Even in areas like Washington state where water is plentiful, hospitals should be concerned about water quality and their role as stewards, Brannen says. "Hospitals have a unique obligation to address the chemicals and pharmaceuticals that they are inadvertently or sloppily putting into the water," she says. "And the burden on the publicly owned treatment waterworks to take out a toxic soup of chemicals and to anticipate what those chemicals are and to provide clean water is an expensive endeavor, so the cost of water is going up."
Glass says finding the right person for the job is critical.
"If you have the person coordinating the hospital who has the talent to investigate this kind of stuff, turn them loose," he says. "Incentivize them too. In our case, a lot of our ROI, we invested back into programs that saved more. It created momentum. Sometimes leaders are quick to take all of the savings and divert them to another use, and that discourages the person who found the savings. Come up with a reward system that encourages this."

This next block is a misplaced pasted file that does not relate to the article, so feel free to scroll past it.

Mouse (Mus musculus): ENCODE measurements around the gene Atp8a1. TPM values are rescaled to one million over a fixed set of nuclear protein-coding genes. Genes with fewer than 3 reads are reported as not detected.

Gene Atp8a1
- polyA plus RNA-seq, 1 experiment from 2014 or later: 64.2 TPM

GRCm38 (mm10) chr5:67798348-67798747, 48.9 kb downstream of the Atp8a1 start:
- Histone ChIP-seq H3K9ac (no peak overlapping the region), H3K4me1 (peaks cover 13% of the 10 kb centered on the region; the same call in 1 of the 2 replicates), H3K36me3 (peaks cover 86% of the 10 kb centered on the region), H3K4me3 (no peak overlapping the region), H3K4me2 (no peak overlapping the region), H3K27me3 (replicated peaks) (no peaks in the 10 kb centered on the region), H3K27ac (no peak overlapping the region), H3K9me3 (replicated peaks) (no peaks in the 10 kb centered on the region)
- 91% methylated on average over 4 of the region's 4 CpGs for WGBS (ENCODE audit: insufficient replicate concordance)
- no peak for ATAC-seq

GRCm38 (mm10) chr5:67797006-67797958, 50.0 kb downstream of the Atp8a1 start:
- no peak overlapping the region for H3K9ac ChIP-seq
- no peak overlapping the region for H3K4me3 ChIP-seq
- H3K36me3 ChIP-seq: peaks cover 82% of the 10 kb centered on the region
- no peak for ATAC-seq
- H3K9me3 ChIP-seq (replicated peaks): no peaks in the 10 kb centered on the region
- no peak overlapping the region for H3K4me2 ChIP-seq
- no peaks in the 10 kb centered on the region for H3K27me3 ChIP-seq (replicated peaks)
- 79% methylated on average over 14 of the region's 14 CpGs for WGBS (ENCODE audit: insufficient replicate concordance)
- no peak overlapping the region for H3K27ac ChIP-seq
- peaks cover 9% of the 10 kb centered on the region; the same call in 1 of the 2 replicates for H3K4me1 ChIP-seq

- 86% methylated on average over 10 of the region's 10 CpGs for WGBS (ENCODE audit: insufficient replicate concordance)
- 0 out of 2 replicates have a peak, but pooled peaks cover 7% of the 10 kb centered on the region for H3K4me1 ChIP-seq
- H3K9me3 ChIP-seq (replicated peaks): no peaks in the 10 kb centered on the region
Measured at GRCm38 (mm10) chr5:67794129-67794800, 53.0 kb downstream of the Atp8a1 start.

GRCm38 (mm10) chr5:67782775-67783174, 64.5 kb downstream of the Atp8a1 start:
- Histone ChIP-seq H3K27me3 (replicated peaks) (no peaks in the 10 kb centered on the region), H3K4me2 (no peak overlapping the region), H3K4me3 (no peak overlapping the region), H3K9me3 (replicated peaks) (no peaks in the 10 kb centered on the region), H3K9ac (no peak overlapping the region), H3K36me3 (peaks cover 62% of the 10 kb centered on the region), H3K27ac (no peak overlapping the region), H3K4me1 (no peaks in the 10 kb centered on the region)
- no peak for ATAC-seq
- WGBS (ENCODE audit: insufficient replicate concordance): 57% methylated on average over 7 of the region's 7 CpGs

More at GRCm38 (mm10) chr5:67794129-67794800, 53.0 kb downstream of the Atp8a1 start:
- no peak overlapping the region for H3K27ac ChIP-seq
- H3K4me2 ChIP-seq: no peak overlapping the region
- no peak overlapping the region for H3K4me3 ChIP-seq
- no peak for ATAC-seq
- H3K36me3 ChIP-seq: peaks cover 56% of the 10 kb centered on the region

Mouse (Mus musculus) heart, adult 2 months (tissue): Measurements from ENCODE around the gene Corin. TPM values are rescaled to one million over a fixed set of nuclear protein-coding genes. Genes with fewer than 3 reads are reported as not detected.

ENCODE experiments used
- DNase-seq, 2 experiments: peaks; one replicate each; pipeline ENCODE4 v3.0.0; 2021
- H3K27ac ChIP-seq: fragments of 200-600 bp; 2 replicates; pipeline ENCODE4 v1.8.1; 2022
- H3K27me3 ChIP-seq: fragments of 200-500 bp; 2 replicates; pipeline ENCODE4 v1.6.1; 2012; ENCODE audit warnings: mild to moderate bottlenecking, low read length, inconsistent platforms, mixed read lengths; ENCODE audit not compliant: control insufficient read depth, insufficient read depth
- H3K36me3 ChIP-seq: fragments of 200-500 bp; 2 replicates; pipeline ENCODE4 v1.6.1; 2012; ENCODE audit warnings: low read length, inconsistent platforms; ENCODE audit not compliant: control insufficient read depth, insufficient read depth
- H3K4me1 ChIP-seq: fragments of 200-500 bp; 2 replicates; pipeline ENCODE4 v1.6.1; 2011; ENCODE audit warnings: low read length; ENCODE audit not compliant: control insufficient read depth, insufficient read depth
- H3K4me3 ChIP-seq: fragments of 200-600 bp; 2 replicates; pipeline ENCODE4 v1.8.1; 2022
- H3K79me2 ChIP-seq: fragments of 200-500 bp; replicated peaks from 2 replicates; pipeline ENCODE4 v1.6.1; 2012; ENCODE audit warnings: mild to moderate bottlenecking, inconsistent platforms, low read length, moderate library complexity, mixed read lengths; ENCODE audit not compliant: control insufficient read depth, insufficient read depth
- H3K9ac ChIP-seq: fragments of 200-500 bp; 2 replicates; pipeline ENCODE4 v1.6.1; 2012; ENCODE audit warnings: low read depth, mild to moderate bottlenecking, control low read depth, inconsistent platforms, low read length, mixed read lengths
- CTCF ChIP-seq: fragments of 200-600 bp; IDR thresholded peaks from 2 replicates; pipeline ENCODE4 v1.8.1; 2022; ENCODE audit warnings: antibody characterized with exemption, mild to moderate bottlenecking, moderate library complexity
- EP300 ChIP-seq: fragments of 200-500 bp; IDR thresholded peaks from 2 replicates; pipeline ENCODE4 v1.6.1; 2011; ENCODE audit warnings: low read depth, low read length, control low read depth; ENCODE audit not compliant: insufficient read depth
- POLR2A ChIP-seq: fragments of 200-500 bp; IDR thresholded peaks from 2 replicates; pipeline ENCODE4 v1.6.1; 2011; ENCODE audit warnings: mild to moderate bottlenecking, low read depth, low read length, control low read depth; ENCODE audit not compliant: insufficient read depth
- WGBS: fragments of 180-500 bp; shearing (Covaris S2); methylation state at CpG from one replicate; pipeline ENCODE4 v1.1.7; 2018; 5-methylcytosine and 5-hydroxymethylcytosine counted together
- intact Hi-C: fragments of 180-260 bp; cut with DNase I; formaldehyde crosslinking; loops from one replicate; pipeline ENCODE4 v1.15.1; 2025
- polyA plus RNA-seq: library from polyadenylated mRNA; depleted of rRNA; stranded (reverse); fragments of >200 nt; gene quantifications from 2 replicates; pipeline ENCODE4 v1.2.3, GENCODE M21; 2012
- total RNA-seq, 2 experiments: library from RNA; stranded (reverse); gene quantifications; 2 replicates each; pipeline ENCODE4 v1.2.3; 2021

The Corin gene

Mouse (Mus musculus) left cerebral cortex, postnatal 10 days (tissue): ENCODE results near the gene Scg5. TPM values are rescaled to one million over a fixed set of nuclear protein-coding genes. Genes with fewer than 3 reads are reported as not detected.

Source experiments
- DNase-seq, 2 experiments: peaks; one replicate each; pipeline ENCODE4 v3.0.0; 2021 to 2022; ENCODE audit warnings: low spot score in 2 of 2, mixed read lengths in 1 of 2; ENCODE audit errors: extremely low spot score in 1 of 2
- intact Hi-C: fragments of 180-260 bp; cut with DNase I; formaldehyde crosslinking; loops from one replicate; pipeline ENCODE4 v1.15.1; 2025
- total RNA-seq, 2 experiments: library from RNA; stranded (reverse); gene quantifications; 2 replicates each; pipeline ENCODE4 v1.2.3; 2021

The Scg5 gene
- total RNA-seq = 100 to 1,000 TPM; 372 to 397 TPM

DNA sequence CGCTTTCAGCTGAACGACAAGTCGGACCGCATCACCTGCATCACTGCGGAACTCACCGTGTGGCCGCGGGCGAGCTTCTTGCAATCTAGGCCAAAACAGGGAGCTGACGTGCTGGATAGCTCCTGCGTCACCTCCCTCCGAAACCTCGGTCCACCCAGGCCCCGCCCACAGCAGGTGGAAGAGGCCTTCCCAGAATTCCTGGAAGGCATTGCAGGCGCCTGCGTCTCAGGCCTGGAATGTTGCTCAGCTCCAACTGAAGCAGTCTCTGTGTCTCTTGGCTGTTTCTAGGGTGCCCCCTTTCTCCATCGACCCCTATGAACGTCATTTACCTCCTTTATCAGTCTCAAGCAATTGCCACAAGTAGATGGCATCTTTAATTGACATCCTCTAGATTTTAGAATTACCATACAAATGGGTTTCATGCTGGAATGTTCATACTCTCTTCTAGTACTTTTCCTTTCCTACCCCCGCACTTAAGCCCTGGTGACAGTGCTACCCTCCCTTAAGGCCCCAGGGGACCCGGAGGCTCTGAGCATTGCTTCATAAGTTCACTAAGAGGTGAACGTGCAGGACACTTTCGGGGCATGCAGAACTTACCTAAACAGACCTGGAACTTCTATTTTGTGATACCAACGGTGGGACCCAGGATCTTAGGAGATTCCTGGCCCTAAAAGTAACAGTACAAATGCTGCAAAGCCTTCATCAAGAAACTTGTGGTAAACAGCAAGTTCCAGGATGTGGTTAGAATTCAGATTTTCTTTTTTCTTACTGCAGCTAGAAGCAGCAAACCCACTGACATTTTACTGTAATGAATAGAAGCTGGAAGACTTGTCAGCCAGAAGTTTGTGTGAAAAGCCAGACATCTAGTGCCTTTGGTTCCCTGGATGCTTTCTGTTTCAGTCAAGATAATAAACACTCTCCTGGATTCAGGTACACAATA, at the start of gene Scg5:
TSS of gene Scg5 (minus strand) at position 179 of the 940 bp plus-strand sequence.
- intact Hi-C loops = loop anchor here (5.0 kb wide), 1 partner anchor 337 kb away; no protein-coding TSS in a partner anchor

Glass believes that water conservation programs will become more popular with hospitals as operating margins narrow, the cost of water inevitably increases, and leadership sees the almost guaranteed ROI through conservation.
"If you can have a long-term perspective, this is a predictable way of reducing costs without having to take significant risk. And it is pretty dependable—the returns you can measure, versus business strategies that might depend on recruiting that world-class surgeon to your campus who might leave after a year," he says. "All hospitals are in a mode of trying to respond to healthcare reform and declining reimbursements. This has the benefit of being good for the environment and also good for finances."
(Note: The American Hospital Association maintains a Sustainability Roadmap for Hospitals that includes benchmarks and water-saving strategies.)